If the world is water, the table is a raft; place your hands on it and hold on.
In her second memoir, Jordanian-American author Diana Abu-Jaber explores the role that motherhood took in her life during her forties, and the wracking losses of two strong, beloved figures who often opposed each other; her father and her grandmother.
This is off to a bad start, that description makes the book sound unbearably and possibly unpleasantly heavy. It’s not. It’s emotional, it touches a nerve regarding grief, but it’s so touchingly beautifully written, like her previous memoir from a decade earlier, one of my favorites I discovered this year, The Language of Baklava. This one is somewhat less food-centric, as it doesn’t have recipes at each chapter closing like its predecessor, but she incorporates meaningful food associations in sentimental ways in the course of her storytelling.
After describing the circumstances surrounding her first two quickie marriages, Abu-Jaber finds the one that lasts, and with it, is struck by a new desire: to be a mother. They make the decision to adopt, and along comes Gracie, named for her opinionated, influential grandmother. Moving through these later stages of her life (later in comparison to her first memoir, mainly set in childhood), Abu-Jaber shows how these new challenges shaped her, almost showing her decision-making process as it unfolds: “The thought of moving back home stops my breath, an imagine of black water closing over my head.” And so she kept going, even after failed marriages.
It helps to have read the earlier Language of Baklava to really appreciate her family, whose members loom so large in her stories, with their big personalities. That book especially gives insight into her quirky, adored by all who knew him father, Bud. But it’s not entirely necessary to have read it first. Life Without a Recipe focuses more on the maternal or feminine influences in her life, namely the two Graces.
I loved her recollections of time spent with her grandmother, like when they visited Paris together and sampled pastries, and she uses the memory of this time to reflect on growing up:
The dreaminess, [of childhood] I think, was a cloak against fear, the sense of being unequal to the situation at hand. Some kids are flattened by depression, others get angry; for me, there was a static-filled field of uncertainty. Then what do you do? What happens when, thanks to my temperament or circumstances, the fit never feels right, and you’re not at home in yourself? Underneath that is another question: Where is the other path?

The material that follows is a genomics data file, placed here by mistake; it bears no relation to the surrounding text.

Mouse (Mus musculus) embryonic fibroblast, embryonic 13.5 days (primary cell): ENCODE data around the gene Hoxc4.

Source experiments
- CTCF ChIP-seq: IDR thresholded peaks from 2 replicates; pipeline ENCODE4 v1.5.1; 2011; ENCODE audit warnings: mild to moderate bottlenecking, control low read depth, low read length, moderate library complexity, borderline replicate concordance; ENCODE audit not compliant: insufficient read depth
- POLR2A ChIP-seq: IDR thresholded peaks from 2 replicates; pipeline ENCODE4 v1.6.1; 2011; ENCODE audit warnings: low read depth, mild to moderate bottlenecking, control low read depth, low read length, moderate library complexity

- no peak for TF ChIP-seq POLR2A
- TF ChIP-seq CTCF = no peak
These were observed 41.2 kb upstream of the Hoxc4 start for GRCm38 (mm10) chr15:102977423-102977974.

She portrays these influential figures in her life through active scenes, like when describing her grandmother intently, lovingly baking a cake: This was how work saved her – the true work, the kind that takes you so deeply and happily into yourself, away from all the other troubles and unsolvable sorts of hurt, and keeps you sound.
Abu-Jaber is a master of the literary rule of show, don’t tell. I remain as in awe of her writing as when reading her first book.
She traces her adulthood stumbles and what led her to writing fiction before spilling her stories in memoir: “I chose fiction, that protective cloak of imagination, so if anyone I knew ever got angry, I could deny everything, insist I made it all up.”
The stories are loosely woven together but it’s a coherent memoir, not essays, with an almost dreamy, removed narrative style.
It’s hard to look. You get so used to life, so surrounded and protected and shielded by the brightness of the morning, the incandescence of childhood just around the last corner – a state you emerged from just yesterday. How to imagine that such a time comes to a close? Ten years earlier, I watched in fragments my grandmother pass away, as if peeping between my fingers – a visit here, a visit there. Even during her last days in the hospital, I was telling myself stories about visiting for the next holiday and also the one after that.
I love her ability to take everyday, relatively privileged struggles like weight loss and connect them to something deeper and meaningful, for example the strong associations between sweets and childhood memory: “Memory runs out at the edges of the forest.” She writes prose like poetry on topics like this that might otherwise be uninteresting to read.
When you’re a bit innocent of the world, many things are unexpected. What’s supposed to keep you safe is what makes you afraid. The thing you can’t have is the thing you want the most. It takes forever just to get to the beginning. No matter how many times I write down the instructions, I forget it all, just as faithfully, and need to study it again. Art and pastry and memory and risk: The days arrange themselves into stories, which are themselves just moments, mere moments.
Her message ultimately is that life goes off the rails, there’s no recipe no matter how good of a cook you are, how much training you have, how much you lean on childhood and family to help or prepare you. Divorces happen, failures and losses happen, children happen beyond the time you expected them or not in the ways you thought they’d come to you. But you still make something sweet and beautiful out of it all, and food is a tool to help you remember and make sense of your past, of those who cared for you, and with that, to soothe the thought of the future.
Life Without a Recipe: A Memoir
by Diana Abu-Jaber
published April 18, 2016 by W.W. Norton